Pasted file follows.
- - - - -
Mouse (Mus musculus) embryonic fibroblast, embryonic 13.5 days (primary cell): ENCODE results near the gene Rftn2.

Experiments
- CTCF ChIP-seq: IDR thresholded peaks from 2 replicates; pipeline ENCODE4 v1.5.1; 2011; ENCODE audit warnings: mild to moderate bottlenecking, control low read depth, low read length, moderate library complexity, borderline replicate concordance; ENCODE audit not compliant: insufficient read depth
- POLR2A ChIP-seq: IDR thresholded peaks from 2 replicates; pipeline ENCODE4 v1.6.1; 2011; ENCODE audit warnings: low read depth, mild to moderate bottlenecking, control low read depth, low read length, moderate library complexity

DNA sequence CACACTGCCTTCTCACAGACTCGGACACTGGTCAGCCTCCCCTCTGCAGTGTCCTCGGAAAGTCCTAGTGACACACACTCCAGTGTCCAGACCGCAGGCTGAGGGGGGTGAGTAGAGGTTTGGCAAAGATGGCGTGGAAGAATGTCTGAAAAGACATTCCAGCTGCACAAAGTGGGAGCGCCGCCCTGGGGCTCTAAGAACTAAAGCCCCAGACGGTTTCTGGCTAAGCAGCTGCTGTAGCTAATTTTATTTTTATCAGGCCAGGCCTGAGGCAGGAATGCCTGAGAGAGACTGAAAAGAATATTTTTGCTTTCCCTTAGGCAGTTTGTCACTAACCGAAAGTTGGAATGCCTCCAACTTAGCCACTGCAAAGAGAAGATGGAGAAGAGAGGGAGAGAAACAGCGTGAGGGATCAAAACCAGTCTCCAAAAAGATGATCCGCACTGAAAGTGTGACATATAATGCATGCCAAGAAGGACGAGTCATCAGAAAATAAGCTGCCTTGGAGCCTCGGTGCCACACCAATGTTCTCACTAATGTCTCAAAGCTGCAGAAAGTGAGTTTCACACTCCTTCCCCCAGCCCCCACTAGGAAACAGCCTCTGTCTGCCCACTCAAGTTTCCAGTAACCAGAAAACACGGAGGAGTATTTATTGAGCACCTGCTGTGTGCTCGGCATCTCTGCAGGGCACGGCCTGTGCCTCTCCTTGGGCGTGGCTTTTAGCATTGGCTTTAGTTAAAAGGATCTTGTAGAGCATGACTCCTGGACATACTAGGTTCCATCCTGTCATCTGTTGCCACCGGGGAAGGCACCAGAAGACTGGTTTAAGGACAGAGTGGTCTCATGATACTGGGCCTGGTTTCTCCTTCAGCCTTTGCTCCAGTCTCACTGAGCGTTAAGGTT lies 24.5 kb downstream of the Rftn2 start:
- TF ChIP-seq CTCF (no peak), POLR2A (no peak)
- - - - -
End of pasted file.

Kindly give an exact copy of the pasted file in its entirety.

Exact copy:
Mouse (Mus musculus) embryonic fibroblast, embryonic 13.5 days (primary cell): ENCODE results near the gene Rftn2.

Experiments
- CTCF ChIP-seq: IDR thresholded peaks from 2 replicates; pipeline ENCODE4 v1.5.1; 2011; ENCODE audit warnings: mild to moderate bottlenecking, control low read depth, low read length, moderate library complexity, borderline replicate concordance; ENCODE audit not compliant: insufficient read depth
- POLR2A ChIP-seq: IDR thresholded peaks from 2 replicates; pipeline ENCODE4 v1.6.1; 2011; ENCODE audit warnings: low read depth, mild to moderate bottlenecking, control low read depth, low read length, moderate library complexity

DNA sequence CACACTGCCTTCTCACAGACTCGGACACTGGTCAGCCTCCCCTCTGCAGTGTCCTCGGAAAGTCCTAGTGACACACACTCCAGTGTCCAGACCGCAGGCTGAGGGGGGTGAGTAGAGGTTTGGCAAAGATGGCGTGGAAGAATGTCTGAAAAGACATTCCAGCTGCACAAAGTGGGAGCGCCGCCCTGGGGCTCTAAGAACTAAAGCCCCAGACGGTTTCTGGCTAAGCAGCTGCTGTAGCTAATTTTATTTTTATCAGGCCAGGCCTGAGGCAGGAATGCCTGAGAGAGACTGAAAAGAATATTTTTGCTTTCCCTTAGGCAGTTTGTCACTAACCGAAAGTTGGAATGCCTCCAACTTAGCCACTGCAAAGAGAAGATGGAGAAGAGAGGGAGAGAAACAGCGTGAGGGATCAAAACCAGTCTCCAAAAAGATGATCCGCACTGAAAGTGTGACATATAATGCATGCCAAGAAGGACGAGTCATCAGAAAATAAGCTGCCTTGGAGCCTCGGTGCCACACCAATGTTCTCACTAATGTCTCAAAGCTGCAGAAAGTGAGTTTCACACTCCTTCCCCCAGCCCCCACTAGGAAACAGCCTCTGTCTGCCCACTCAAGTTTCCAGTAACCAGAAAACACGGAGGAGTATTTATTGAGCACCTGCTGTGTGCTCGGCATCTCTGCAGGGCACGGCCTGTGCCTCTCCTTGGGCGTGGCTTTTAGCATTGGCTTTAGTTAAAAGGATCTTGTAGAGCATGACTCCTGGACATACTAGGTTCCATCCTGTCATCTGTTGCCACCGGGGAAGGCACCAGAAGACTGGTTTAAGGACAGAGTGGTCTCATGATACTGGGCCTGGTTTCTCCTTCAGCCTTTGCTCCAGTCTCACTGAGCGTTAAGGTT lies 24.5 kb downstream of the Rftn2 start:
- TF ChIP-seq CTCF (no peak), POLR2A (no peak)